Learn the way you learn best, listen to a lecture, watch a demonstration, write and organize your knowledge in a mindmap, discuss an area of interest with a friend, watch a movie, go to a workshop, attend a university class, etc.

Reflect about an experience, be cognizant of what and how you are thinking, be aware of where you are coming from, of different perspectives, influences that are and have guided your thinking and choices. Jon Dewey said: ” We don’t learn from experience, we learn when we reflect on our experience.”

Share your learning and your reflection with others. Make a conscious effort to not only reflect quietly in your own mind , but make your reflecting visible and shareable, preferable in digital form. The digital form can be archived, duplicated and amplified beyond a limited amount of face to face colleagues.

3. Contribute > Feedback > Grow

contribute-feedback-growContribute to the learning of others, add value by answering questions, share your expertise, bring in another perspective or a different point of view, Contribute by sharing examples of what works and doesn’t work in education. Be a building block for others to remix and build upon your work, so we can transform learning together, across time zones and geographic borders.

Be open to receiving (and giving) Feedback by being transparent with your work. Take feedback into consideration to see your work through different eyes. Let feedback push your train of thought in a different direction or receive affirmation that you have been looking in the same direction. Feedback will allow you to gauge interest of others in your area of interest. Connections that you make via feedback (left by you or for you) will help you build your learning network.

Grow from critical feedback you receive. Grow your learning network by giving more than you take. Learning is a process, where you will be in a different place from where you started out from. Grow by achieving goals that you had set for yourself and grow from the experience in overcoming obstacles.

4. Watch > Do > Teach

watch-do-teachWatch someone use a tool, you have never used to learn before. Observe someone take a traditionally taught lesson and transform it by using technology to amplify learning. Watch how students take ownership of their own learning as you watch a video of another teacher documenting a lesson from their classroom. Watch how a mentor skypes into your classroom and co-teaches virtually. Watch a coach model a lesson about digital citizenship for your students. Watch a consultant share workshop material.

Do, try it out, test it, experiment with what you saw to make it your own. It does not have to be perfect the first time you DO (Remember: FAIL means “First Attempt In Learning”). See what works and what does not in your individual situation.

Teach it to others. Aristotle already proclaimed: Teaching is the highest form of understanding. One of Alan November’s Digital Learning Farm jobs is that of a Tutorial Designer. In order to be able to teach a concept or content to someone else, higher level of understanding of content knowledge is required.

5. Document > Present > Disseminate

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Documenting FOR Learning is a supporting piece for the study of self-determined learning (Heutagogy) and a strategic approach and technique to facilitate learning (Pedagogy). Document learning as it is happening. Use different media (text, images, audio, video) to archive what you are teaching, what your students are creating. Document the timeline of events. Document student voices and understanding. Make the process visible for others. Documentation allows teachers to share best practices with colleagues and to make teaching available for students outside of classroom hours. Documenting is a tool to inform further instructions and a way for teachers to reflect on their own lesson plans, delivery and teaching pedagogy. Documentation allows teachers and students to build their footprint in a digital world.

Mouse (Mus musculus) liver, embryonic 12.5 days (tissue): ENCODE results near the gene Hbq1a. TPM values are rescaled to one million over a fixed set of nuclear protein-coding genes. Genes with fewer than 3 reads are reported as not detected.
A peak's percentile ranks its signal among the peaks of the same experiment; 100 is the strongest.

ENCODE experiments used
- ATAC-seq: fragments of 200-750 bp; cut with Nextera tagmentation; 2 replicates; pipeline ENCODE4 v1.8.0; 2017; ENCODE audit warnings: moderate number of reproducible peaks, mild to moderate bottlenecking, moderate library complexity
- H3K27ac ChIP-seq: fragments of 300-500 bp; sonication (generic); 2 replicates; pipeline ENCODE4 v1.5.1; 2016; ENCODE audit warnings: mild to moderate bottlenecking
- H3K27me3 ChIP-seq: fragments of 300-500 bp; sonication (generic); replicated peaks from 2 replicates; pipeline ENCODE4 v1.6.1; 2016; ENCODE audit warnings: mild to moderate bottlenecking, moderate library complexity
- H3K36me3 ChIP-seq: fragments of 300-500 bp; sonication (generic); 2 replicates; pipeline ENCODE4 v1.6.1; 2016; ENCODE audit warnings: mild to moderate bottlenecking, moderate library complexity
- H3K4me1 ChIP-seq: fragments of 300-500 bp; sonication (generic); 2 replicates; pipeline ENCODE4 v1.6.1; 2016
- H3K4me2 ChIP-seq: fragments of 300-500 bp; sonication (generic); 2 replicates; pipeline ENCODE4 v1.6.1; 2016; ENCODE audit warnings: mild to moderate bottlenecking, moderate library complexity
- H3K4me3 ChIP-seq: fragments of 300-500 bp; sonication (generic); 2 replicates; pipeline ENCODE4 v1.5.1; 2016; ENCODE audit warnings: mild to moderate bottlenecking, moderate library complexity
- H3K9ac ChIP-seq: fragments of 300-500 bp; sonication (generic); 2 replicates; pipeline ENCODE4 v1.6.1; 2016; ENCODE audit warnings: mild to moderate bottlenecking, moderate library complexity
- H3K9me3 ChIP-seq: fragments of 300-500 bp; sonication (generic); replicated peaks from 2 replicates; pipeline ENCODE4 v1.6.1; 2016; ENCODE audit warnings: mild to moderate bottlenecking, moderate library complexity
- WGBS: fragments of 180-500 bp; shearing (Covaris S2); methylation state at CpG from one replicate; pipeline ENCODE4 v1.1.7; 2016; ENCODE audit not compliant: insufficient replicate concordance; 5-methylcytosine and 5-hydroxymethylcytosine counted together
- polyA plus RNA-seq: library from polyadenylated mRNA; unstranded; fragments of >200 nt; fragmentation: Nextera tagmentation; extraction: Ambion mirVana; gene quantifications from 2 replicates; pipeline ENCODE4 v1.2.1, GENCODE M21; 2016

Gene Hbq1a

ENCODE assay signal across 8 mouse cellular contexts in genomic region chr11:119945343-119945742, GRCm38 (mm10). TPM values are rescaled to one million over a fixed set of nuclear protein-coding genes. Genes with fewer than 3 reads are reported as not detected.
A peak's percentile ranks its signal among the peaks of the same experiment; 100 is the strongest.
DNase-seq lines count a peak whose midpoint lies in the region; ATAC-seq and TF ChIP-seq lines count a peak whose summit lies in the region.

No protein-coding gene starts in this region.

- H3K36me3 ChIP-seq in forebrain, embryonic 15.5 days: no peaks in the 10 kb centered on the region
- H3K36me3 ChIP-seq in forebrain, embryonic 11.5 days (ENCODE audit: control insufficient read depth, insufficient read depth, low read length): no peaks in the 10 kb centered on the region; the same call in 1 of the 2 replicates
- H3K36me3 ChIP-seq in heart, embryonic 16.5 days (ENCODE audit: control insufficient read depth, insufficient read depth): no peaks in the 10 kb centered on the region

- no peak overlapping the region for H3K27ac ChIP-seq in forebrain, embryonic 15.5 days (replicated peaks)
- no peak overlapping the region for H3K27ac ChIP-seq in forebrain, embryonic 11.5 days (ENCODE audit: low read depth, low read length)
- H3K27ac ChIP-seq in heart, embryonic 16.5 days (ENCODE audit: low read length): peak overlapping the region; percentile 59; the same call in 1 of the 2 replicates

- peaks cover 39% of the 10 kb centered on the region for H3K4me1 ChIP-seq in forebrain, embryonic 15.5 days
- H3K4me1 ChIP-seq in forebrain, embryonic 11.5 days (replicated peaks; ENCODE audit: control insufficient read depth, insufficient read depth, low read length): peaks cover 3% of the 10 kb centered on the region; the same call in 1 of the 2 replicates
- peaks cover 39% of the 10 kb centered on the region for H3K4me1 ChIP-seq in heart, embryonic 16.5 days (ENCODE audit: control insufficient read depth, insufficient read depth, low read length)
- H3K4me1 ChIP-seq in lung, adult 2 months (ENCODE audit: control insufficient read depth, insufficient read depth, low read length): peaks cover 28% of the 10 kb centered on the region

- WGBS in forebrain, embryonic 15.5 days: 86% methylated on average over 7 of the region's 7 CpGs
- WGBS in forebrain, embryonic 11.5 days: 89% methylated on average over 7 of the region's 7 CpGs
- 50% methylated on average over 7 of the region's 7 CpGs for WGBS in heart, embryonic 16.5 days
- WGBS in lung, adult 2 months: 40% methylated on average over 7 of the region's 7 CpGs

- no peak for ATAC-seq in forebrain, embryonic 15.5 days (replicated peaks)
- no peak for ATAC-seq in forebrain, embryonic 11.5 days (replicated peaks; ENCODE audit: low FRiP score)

Present your documentation in a form that makes it easy to share and is visually appealing to others. Become the lead storyteller of your learning. Create slide decks that “readers” can view in their own time. Show process by creating a visual timeline. Allow others to be a fly on the wall in your classroom by making a video of learning taking place. Create a video that summarizes your learning, easy for others to take a look at. Create infographics to visual represent numbers that tell a story. Create a space online (website, blog, Instagram account, Facebook, etc.) to be able to give others access to what you are presenting. Apply and present at conferences (face to face and virtual ones) to share with other educators and students.

Disseminate your documentation. The movie quote from Field of Dreams: “If you build it, they will come…” is NOT true. Simply documenting and presenting your work on a public platform will not necessarily bring in the masses to give you a global audience. It takes strategic action to disseminate your work. Send out a tweet, leave a comment with a link on a relevant post. Create a visual with a relevant quote to disseminate with a link. Create video trailers or teasers to make others interested in your work. Write a guest post on someone else’s blog. Write an article for a journal or magazine. Write a book. Offer to be interviewed. Create work capable to be disseminate on different media platforms (Images, audio, video, slide decks, infographics, etc.)

3 Reasons Why You Should Share and 3 Things You can Do to Start Sharing

by Silvia Rosenthal Tolisano, cross posted to the Langwitches Blog

soapbox

I am back on my soapbox…

  • …because I continue to see great things happening in classrooms, but get blank stares, when I ask, if these things are being shared beyond the school building.